64-bit Benefits

Here are the key benefits of running 64-bit Windows instead of 32-bit:

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Jul 08

Microsoft has enjoyed a virtual monopoly on the PC desktop for two decades.  Though the Apple operating system is superior to Windows in many ways — especially for simplicity and usability — Apple’s closed-system approach has ensured that Apple OS will never be more than a strong niche player.  Open-source Linux has made significant inroads in the server market, but the lack of singular vision and decent user-interface has kept it as a hobbyist toy on the desktop.

This has allowed Microsoft to continue to own the PC desktop, in spite of major missteps, such as Windows ME and the disaster that was Vista in its first year, with significant incompatibilities, endless security warnings, and user-defections back to Windows XP.  Microsoft’s new operating system — Windows 7, which is expected to ship later this year — has been receiving mostly positive reviews.  And not a moment too soon, because along comes Microsoft’s greatest threat to its stranglehold on the desktop in twenty years.

Google Chrome OS is an open source, lightweight operating system that will initially target netbooks.  Later this year, Google will open-source its code, and netbooks running Google Chrome OS will be available for consumers in the second half of 2010.

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Jun 26

Microsoft Windows 7 Microsoft has announced retail pricing for Windows 7 that includes an option to preorder the operating system at a substantial discount. 

From today through July 11, U.S. consumers can preorder an upgrade from XP or Vista to Windows 7 Home premium for $49 or Windows 7 Professional for $99.  However, XP customers must do a clean installation of Windows 7.

Also starting today, buyers of new PCs with Vista installed will receive a free upgrade to Windows 7 when it becomes available.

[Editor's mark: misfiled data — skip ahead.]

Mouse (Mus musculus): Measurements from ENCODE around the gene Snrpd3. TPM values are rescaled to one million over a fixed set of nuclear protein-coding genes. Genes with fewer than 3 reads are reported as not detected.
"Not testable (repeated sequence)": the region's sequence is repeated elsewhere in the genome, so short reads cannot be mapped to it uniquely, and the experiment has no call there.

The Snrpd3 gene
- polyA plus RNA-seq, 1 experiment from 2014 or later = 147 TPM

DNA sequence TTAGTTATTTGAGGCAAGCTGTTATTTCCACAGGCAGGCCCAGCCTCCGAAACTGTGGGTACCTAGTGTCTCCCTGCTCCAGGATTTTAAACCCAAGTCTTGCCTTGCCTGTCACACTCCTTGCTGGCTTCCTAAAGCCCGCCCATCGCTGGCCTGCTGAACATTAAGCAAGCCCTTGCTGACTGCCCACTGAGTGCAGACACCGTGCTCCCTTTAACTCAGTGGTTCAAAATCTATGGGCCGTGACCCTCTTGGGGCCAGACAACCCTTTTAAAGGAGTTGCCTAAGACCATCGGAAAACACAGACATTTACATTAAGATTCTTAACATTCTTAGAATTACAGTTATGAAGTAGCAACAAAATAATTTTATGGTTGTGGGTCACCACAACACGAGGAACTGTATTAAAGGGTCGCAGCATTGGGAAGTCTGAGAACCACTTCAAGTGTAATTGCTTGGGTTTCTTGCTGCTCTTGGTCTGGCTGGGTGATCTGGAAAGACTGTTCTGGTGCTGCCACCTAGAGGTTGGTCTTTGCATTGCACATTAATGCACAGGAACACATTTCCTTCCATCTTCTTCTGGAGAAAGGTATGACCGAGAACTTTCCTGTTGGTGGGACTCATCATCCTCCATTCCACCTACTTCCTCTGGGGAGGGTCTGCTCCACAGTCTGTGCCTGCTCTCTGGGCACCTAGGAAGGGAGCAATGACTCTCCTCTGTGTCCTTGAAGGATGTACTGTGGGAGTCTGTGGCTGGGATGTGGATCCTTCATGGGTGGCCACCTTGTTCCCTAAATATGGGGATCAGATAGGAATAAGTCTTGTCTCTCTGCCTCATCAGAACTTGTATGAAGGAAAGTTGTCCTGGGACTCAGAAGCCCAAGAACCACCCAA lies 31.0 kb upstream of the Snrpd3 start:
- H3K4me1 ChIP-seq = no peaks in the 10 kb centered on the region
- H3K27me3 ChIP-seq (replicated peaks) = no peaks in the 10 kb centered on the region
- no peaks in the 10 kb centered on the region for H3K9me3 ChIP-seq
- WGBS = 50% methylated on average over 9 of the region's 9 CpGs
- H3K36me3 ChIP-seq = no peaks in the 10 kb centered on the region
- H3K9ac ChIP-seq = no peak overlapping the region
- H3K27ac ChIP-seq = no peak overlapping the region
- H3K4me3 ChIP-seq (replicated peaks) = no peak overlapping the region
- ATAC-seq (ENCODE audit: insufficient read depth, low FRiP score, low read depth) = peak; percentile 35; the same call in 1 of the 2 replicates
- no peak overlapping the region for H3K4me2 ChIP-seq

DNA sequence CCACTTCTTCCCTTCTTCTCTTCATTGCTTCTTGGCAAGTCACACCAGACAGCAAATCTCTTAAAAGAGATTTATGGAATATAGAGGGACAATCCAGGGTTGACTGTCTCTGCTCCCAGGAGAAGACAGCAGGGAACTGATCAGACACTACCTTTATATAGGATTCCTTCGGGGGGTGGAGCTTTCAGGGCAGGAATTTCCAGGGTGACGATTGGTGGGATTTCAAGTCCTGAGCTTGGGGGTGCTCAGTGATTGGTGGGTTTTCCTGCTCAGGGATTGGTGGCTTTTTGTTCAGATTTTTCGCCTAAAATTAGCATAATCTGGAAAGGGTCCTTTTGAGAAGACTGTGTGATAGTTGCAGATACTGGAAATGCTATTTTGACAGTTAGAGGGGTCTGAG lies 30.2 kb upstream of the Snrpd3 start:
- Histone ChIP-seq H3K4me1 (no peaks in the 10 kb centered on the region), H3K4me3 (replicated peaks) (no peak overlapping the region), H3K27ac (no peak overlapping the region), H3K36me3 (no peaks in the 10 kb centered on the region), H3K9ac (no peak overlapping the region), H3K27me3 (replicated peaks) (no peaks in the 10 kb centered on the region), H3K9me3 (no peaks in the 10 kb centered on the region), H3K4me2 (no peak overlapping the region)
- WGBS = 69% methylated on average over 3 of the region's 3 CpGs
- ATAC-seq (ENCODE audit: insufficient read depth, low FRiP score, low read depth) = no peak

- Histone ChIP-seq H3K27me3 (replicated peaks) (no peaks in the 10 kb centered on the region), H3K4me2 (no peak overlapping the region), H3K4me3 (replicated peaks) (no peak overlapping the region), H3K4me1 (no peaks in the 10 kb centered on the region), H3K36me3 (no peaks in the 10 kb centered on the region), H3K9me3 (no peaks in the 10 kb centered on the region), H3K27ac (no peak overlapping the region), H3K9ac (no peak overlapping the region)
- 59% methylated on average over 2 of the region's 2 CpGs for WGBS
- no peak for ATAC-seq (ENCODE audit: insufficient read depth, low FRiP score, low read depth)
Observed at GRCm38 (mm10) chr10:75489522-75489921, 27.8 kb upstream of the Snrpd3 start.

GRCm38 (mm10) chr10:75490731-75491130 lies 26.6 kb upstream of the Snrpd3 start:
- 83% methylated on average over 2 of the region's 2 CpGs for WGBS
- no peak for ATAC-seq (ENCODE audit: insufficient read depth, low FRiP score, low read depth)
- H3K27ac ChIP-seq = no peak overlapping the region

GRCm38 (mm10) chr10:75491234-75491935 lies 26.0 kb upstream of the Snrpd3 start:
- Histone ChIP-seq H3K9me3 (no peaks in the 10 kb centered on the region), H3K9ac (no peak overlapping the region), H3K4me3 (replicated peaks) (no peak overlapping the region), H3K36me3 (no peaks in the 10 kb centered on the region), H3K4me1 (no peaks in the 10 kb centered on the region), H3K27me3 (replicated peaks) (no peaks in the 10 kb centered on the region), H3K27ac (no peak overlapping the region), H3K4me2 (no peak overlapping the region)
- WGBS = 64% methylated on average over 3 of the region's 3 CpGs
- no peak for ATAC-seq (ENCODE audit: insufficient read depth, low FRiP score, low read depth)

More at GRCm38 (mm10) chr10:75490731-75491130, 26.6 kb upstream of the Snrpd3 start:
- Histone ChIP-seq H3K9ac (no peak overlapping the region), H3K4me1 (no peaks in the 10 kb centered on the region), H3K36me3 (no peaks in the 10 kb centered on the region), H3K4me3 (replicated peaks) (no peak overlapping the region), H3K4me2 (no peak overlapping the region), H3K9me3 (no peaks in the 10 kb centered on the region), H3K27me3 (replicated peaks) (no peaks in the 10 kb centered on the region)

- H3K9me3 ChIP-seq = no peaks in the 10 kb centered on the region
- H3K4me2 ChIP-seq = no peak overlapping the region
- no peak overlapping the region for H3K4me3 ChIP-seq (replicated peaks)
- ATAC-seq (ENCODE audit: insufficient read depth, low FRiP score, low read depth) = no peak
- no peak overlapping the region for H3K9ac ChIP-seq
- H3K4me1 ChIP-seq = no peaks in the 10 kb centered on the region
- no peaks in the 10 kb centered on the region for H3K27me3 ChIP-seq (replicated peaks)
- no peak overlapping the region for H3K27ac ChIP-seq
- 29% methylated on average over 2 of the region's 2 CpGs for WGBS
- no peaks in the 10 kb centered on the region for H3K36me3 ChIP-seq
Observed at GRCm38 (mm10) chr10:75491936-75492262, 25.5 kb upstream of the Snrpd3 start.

Retail boxed copies of Windows 7 go on sale October 22.  Microsoft plans to charge $119 for Home Premium, $199 for Professional, and $219 for Ultimate.

In Europe, the EU’s anti-trust ruling has forced Microsoft to ship a special “E” version with the Internet Explorer web browser removed.  Therefore, the European launch will be delayed, and all users must perform a clean installation, even if purchasing an upgrade.

Early reviews are generally positive and indicate that Windows 7 is much better behaved than Vista was when it was first released.

Story at CNN

May 05

Microsoft has just released the Windows Software Development Kit (SDK) for Windows 7 and .NET Framework 3.5 Service Pack 1 (SP1): Release Candidate (RC).

The Microsoft Windows SDK is a set of tools, code samples, documentation, compilers, headers, and libraries that developers can use to create applications that run on Microsoft Windows operating systems.  The Windows SDK combines two formerly separate SDKs: the Platform SDK (PSDK) and the .NET Framework SDK.

The following is a small sampling of what’s new or updated in this SDK:

  • Documentation – Approximately 80% of the SDK documentation set has been refreshed
  • Headers/Libraries – numerous new and updated – please see What’s New in the Windows API under the top-level Getting Started section in the documentation
  • Samples – Over 200 new and/or updated samples
  • Tools – Several new tools added
  • Visual Studio 2008 SP1 C++ command line compiler toolset and matching CRT

Windows SDK